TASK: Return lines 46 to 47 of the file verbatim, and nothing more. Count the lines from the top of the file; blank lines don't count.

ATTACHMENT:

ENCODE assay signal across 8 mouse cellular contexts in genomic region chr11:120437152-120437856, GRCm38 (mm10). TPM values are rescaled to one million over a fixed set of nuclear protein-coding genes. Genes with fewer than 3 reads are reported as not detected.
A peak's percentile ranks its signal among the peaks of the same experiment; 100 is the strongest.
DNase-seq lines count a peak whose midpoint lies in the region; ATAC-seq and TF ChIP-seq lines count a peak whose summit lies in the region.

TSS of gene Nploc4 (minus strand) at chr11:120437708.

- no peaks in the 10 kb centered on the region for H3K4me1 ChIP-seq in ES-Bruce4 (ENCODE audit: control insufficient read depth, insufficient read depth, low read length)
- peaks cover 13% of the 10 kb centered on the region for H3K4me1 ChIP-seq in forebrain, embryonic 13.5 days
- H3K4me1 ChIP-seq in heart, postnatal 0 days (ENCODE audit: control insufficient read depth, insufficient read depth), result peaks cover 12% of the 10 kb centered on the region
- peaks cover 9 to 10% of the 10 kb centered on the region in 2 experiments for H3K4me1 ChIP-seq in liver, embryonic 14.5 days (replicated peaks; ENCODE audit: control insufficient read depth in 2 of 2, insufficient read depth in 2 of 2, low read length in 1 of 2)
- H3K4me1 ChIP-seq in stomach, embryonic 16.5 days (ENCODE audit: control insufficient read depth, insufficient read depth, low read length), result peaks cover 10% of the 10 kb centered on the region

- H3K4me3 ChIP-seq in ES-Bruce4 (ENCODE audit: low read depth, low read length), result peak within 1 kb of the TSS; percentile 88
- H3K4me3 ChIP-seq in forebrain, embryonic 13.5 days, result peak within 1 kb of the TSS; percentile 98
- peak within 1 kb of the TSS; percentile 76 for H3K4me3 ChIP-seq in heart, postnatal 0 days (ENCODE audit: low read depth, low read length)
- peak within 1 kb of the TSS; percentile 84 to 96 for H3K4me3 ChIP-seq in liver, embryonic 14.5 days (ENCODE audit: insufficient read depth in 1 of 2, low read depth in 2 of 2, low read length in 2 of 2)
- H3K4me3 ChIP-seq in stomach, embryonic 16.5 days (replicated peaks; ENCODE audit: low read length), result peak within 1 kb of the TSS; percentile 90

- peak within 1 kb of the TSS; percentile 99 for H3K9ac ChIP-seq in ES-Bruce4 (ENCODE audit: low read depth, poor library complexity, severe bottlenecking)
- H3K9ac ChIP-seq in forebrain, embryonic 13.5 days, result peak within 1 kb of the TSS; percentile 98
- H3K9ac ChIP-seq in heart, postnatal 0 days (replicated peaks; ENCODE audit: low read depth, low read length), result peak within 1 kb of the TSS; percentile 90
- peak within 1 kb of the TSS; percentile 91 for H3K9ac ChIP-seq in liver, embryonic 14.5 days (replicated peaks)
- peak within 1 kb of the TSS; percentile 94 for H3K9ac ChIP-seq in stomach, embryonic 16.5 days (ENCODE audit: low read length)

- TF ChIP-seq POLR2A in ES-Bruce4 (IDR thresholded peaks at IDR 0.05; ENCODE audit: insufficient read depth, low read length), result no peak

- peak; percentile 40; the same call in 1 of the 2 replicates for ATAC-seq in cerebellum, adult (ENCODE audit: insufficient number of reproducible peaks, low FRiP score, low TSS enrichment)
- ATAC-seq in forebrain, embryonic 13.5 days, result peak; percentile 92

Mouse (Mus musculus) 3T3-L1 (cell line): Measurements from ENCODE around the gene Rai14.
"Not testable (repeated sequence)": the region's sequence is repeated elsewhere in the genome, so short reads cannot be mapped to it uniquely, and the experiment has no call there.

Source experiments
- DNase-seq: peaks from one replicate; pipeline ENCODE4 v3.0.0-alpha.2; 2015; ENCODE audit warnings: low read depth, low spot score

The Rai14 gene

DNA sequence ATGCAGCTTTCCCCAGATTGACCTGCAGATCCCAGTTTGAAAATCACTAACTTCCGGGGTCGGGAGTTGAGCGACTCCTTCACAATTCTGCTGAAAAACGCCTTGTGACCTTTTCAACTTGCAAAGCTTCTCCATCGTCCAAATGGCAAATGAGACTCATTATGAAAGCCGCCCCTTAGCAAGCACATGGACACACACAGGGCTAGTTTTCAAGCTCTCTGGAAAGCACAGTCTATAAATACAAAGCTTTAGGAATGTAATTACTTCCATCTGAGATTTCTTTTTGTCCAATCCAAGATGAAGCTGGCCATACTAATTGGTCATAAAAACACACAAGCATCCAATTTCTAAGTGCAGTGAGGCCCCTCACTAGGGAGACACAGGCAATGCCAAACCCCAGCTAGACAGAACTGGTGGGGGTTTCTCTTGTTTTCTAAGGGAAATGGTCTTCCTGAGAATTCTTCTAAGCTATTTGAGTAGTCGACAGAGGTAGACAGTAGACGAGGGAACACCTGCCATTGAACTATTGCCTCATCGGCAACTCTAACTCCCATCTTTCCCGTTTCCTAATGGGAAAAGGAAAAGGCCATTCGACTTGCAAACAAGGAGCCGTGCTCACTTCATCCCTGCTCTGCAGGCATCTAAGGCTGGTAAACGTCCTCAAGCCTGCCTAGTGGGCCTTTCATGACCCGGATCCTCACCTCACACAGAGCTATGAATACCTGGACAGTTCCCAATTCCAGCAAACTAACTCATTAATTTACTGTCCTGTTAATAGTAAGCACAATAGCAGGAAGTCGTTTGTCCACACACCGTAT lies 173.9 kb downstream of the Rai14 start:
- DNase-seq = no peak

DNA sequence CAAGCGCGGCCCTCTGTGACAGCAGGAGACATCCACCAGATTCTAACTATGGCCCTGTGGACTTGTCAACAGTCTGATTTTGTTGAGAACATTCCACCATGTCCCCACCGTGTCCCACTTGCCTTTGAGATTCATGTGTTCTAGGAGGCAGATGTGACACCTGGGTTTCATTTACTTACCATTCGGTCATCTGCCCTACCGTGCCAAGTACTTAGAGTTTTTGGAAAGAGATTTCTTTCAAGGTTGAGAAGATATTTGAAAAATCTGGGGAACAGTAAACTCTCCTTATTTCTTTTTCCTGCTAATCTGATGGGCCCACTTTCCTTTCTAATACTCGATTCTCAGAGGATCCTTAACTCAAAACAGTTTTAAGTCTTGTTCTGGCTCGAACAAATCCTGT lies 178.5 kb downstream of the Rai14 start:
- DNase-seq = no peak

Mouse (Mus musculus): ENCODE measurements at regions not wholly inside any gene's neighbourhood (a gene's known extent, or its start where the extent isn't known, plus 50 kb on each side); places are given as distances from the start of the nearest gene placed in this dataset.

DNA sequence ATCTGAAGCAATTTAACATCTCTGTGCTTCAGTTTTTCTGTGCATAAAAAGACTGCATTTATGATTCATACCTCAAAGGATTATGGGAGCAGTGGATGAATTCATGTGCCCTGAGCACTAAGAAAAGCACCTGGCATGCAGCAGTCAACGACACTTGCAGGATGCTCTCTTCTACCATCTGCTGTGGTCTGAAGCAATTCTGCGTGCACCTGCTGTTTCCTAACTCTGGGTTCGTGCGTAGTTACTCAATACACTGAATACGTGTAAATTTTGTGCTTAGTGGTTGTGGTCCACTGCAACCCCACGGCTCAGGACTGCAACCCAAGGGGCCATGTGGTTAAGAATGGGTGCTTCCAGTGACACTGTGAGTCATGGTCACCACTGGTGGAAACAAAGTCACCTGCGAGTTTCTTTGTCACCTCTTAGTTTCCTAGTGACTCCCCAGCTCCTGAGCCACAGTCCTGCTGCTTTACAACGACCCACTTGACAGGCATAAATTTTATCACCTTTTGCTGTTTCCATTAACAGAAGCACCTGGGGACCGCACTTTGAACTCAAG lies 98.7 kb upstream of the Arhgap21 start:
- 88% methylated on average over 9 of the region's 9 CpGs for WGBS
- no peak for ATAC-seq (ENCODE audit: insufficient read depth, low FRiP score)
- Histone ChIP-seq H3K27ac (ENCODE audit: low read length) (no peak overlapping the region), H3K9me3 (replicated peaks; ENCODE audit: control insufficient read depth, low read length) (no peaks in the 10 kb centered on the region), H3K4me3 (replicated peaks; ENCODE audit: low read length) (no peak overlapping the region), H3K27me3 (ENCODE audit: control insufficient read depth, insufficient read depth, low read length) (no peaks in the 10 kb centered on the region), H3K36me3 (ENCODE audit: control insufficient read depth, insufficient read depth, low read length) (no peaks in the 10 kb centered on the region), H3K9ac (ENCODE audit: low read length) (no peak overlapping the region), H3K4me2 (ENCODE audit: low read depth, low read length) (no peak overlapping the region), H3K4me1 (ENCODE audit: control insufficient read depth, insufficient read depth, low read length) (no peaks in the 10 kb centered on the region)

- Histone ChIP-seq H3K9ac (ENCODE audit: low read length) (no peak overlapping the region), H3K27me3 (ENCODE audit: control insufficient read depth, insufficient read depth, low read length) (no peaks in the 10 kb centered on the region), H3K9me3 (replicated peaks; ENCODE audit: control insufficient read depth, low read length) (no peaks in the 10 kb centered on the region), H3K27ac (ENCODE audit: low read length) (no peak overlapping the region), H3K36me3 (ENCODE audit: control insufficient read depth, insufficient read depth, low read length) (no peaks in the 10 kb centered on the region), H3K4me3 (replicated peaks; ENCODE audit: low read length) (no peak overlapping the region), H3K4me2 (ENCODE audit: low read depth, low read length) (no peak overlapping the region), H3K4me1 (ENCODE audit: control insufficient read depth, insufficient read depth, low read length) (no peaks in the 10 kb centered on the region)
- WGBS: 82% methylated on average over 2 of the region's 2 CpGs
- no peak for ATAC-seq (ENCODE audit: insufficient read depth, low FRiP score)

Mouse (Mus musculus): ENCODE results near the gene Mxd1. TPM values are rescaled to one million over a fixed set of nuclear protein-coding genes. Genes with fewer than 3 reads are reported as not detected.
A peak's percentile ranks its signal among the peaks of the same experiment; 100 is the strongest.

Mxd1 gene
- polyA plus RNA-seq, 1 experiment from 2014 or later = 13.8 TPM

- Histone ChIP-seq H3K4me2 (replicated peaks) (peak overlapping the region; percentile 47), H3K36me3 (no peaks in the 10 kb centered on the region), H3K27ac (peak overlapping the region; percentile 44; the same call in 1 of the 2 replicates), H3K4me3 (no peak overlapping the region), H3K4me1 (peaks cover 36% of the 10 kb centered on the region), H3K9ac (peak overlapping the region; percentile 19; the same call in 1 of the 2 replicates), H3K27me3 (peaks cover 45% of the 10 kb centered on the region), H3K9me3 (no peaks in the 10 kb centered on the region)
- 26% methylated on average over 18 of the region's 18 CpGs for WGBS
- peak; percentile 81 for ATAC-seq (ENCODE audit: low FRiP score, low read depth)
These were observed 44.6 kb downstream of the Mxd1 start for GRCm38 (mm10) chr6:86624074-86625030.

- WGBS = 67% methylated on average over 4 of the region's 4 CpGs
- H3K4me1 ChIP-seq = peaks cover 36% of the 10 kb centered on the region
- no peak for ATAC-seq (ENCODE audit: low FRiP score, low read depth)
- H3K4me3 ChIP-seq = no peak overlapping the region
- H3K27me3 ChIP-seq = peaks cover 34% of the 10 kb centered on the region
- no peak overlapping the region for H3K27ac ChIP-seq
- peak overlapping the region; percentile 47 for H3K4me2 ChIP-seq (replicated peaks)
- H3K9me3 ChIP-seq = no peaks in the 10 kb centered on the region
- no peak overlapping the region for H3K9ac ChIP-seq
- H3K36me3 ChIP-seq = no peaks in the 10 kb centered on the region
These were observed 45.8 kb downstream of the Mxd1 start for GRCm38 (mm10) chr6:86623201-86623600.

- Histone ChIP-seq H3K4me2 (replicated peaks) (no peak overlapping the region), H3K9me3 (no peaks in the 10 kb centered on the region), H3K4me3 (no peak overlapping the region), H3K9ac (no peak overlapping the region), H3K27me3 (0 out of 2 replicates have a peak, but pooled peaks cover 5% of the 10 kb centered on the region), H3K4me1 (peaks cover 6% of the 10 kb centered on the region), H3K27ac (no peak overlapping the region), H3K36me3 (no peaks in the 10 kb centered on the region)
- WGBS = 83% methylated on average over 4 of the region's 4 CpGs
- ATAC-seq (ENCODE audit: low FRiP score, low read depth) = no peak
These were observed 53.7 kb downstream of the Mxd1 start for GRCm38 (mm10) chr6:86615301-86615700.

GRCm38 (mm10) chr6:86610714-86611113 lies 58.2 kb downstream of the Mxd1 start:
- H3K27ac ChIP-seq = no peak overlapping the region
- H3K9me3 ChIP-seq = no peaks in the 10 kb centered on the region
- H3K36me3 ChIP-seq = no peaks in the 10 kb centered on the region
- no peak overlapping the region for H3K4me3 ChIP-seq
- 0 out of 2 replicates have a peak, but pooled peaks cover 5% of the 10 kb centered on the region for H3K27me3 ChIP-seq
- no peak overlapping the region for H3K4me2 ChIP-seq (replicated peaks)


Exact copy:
- peak; percentile 81 for ATAC-seq (ENCODE audit: low FRiP score, low read depth)
These were observed 44.6 kb downstream of the Mxd1 start for GRCm38 (mm10) chr6:86624074-86625030.